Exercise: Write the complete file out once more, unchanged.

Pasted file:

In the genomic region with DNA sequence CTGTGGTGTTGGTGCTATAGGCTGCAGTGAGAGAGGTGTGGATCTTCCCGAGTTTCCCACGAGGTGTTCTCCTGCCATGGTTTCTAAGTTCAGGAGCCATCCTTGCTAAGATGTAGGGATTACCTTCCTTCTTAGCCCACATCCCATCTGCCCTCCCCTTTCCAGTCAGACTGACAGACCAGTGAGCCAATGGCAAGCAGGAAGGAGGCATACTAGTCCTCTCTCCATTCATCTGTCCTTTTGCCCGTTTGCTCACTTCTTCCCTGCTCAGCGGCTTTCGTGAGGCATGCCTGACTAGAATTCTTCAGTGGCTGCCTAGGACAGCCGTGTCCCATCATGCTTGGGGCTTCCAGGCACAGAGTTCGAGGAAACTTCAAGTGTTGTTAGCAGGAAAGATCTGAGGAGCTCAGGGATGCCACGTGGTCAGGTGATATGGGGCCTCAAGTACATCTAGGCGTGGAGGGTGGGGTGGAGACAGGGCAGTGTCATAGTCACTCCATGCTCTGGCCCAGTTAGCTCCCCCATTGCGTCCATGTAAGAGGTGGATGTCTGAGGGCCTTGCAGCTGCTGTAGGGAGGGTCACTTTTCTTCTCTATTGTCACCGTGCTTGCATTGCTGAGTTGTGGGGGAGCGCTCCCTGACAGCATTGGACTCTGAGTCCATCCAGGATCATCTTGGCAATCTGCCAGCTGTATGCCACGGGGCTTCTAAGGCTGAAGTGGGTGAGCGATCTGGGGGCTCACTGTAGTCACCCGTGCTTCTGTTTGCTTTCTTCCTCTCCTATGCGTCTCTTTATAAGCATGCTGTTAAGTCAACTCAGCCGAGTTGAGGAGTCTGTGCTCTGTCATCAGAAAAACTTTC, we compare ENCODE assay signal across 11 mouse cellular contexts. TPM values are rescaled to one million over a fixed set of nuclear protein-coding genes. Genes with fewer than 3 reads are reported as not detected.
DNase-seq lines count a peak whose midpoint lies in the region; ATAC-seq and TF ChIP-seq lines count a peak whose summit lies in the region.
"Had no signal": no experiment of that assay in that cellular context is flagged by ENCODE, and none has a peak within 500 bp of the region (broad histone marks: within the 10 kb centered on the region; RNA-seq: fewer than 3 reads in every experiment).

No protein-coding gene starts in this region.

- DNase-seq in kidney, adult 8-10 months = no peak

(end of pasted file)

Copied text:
In the genomic region with DNA sequence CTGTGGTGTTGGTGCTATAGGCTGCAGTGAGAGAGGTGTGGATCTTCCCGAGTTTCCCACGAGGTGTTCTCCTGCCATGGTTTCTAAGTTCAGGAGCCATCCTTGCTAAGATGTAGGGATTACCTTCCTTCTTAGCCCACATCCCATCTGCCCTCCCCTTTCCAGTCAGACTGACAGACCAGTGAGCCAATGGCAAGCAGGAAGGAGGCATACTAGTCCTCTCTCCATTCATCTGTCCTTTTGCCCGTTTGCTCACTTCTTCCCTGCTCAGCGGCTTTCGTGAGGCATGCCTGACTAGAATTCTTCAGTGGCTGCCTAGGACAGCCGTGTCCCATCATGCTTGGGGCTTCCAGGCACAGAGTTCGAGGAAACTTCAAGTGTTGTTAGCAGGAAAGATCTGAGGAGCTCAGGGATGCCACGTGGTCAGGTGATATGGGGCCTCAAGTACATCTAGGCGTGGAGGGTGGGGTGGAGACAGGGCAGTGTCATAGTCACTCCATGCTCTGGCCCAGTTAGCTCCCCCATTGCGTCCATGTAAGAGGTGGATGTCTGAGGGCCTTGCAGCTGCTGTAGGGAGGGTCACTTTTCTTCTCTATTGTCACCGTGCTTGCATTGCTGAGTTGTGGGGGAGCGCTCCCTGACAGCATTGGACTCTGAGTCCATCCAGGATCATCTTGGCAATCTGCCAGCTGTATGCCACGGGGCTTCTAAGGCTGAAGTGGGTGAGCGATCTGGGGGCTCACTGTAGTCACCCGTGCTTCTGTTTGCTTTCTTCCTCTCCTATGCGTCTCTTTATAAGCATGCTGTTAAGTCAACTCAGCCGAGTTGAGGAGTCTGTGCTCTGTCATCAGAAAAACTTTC, we compare ENCODE assay signal across 11 mouse cellular contexts. TPM values are rescaled to one million over a fixed set of nuclear protein-coding genes. Genes with fewer than 3 reads are reported as not detected.
DNase-seq lines count a peak whose midpoint lies in the region; ATAC-seq and TF ChIP-seq lines count a peak whose summit lies in the region.
"Had no signal": no experiment of that assay in that cellular context is flagged by ENCODE, and none has a peak within 500 bp of the region (broad histone marks: within the 10 kb centered on the region; RNA-seq: fewer than 3 reads in every experiment).

No protein-coding gene starts in this region.

- DNase-seq in kidney, adult 8-10 months = no peak